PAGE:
Friday, February 5, 2010

Winter Bones

It's February! More sunny days and longer daylight hours are noticeable. I notice in Facebook that many friends are posting spring and summer pictures to give us all hope. I was listening to the CBC radio program about gardening the other day. The expert was telling us how to plan your garden, so that even the 'winter bones' of your garden are appealing. Well, I'll have to work on that. However, it did make me look at things differently while walking back from the barn.

Sumac in the winter is quite lovely.
My sumac study didn't last long before I noticed that some wild critter (either a fox or a martin, likely) had dug up a dead muskrat that had been buried in the snow. Ahhhh, the 'winter bones' of my rural garden need some refining, for sure.

I have been busy with all things and accomplishing nothing, it seems. I hope to have some finished projects to show you soon.

I was invited to give a presentation at the Powassan Public Library at the end of January. The topic began as 'yarn', but soon transformed into an evening to expose new or previous knitters to many possibilities of knitting with the new fibres and colours available. A couple friends really helped out by bringing their great sample garments. Obviously, I am biased with my alpaca yarn, but I did want to showcase all the possibilities. We also explored some of the environmental and fair trade considerations when buying yarn. Thanks to a friend made through Ravelry.com, I was able to show slides of some very funky wearable art made with novelty art yarn. I was pleased with the large turnout and hope that the evening helped the library to start a knitting program in this community.

I shared a few pictures of harvesting alpaca for my yarn. The audience loved these "before, during and after" pictures, as usual.



A good friend, Suzanne, and I have been planning a project for well over a year. I had some black alpaca yarn that was more suitable for weaving material than knitting. Suzanne and I had decided that there was probably enough there to weave two black jackets if we put them on one loom. We've talked a lot about this over many months. Suzanne grew tired of talking about it. So, we've picked out patterns. We've consulted with Ralph, our weaving guru. We've gone shopping for some colour accent yarn (of course, after shopping, I discovered the perfect Noro novelty yarn in my stash). We've planned the warp (apparently in a garment, even random colour needs to be planned carefully). We made the warp. Suzanne is weaving the material at her apartment.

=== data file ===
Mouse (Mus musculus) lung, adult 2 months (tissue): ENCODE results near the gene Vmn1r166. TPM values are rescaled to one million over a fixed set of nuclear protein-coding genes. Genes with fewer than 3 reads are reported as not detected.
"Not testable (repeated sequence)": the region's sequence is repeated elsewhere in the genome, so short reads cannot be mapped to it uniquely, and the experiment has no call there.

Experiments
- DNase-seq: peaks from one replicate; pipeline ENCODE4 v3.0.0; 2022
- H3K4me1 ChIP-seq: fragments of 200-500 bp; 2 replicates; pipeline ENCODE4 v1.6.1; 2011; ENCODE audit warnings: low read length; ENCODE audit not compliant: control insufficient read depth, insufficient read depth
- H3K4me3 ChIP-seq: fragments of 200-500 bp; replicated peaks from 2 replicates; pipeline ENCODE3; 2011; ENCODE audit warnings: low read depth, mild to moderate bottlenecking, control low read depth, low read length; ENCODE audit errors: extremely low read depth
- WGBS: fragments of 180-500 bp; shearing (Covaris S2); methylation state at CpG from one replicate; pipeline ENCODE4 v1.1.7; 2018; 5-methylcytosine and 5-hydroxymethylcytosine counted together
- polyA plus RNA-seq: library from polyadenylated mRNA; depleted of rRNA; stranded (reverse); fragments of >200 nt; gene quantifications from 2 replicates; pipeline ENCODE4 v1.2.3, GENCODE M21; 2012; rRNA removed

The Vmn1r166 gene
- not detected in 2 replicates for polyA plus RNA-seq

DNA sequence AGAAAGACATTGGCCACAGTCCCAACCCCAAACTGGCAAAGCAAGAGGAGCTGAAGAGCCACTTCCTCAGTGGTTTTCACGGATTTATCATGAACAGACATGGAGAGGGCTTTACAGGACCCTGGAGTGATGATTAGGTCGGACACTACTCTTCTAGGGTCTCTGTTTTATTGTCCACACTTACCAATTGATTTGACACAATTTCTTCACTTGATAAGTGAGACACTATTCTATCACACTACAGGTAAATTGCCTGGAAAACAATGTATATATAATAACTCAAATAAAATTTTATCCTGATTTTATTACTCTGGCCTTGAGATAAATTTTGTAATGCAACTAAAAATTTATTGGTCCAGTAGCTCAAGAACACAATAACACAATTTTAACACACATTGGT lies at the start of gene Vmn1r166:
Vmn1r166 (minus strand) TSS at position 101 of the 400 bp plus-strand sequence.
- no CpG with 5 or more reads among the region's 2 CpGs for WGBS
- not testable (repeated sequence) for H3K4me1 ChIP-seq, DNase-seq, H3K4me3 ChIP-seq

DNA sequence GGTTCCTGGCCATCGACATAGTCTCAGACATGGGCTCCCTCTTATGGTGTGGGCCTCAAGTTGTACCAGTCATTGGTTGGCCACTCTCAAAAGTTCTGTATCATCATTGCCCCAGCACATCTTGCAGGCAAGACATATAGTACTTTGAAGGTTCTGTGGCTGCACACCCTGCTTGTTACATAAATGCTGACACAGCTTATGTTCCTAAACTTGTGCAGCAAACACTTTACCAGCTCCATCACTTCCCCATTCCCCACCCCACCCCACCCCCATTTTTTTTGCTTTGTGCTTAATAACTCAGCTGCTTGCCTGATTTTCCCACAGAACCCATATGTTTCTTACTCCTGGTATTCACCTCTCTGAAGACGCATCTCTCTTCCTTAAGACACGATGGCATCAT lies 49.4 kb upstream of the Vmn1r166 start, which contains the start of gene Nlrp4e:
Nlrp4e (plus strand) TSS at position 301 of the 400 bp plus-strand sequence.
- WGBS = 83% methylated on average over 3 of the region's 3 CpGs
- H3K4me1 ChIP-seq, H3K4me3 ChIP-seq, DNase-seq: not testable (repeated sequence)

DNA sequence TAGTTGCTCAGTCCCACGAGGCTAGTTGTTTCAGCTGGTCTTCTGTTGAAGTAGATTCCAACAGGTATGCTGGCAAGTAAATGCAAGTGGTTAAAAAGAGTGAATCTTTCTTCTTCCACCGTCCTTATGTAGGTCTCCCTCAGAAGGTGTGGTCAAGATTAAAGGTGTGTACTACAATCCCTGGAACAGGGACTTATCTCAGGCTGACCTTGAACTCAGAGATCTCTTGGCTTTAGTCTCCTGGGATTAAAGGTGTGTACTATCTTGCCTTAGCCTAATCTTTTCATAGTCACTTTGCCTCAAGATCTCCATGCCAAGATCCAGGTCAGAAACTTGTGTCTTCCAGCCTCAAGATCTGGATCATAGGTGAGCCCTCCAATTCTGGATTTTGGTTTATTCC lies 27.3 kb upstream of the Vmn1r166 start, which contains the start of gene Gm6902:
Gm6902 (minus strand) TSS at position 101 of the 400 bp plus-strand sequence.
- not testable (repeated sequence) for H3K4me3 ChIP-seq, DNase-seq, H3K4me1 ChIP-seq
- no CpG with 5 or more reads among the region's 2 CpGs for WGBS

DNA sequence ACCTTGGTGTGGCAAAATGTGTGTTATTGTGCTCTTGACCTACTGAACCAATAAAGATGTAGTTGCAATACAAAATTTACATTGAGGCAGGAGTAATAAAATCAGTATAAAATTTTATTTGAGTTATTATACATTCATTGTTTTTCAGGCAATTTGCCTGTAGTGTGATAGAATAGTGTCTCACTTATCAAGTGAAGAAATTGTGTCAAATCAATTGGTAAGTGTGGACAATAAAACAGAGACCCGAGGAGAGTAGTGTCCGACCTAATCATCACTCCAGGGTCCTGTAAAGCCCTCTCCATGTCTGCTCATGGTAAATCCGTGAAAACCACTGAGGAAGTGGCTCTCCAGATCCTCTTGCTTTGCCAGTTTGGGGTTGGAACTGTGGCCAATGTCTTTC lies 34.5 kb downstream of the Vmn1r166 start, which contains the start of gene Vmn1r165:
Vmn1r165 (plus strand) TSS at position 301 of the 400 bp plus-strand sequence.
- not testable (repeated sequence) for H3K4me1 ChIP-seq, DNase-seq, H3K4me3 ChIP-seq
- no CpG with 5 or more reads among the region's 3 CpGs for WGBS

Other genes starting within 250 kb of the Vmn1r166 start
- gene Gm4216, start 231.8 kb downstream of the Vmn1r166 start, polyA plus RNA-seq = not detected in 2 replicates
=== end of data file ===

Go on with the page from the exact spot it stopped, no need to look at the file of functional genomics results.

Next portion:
I am really looking forward to having something made from alpaca handcrafted by my friend Suzanne. Besides being an accomplished weaver/artist, Suzanne is a very special person in my life.
Alpaca are a huge part of my life. This garment will be so special.

Suzanne is very focussed on this project. I think it might be consuming her! We have already discussed hand-crafted buttons for this garment.


Here's a picture of Aurelia. I've shown you pictures of her beautiful fleece before. She actually is a brilliant white although the picture looks like she is fawn. I'm sure it is just the overcast lighting, because she couldn't possibly be that dirty.

5 comments:

Azure Islands Designs said...

Hey Norma...

Your sumac actually look lovely against the snow.
I absolutely love this statement!!!
"I have been busy with all things and accomplishing nothing, it seems."...you could be talking about me... :0)

I love the Alpaca fur harvesting photos...do they feel "exposed" at all...my mother used to have a long haired cat, whose hair used to matt terribly and couldn't be combed out so the only solution was to shave him just like the Alpaca and when Max cam home from the groomers he would hide for days...poor fellow!!!

I look forward to seeing your jackets, I'm sure the will be gorgeous...

Enjoy your weekend Norma...
Cheers

Norma from Misty Haven Alpacas said...

Hi Heather,

Well, you have to shear all the boys one after the other. Otherwise, they'll pick on the skinny guy.
When you start shearing the girls, the guys get all frisky - don't know if they think they are new girls or if they think they've got their 'clothes' off.
The young ones who get sheared for the first time are very cute. They don't know what the breeze is...since they are born with so much fibre, they don't feel it until they are sheared for the first time (usually about 12 months old.) After they realize it feels good and start running around.
The studs do look pretty pathetic and skrawny after all the fluff is gone.

Take care.
N

ga.farmwoman said...

The Sumac looks so pretty with the white snow in the background.
I like the before and after pictures too. I think my fuzzy cat Lionel would look like the after picture with his long hair shaved.
The black yarn is beautiful weaved. I can't wait to see the jackets. It will be so special.
Have a great weekend.
Pam

Norma from Misty Haven Alpacas said...

It's funny that you like the picture with the SNOW in it! I've been following your blog and trust me, after 3 months of snow...I envy a Georgia farmer!
I hope to have pictures of the finished material soon - it is unbelievable.
Norma

marj. said...

I love before and after photos - the crias look especially tiny and pathetic but still very cute.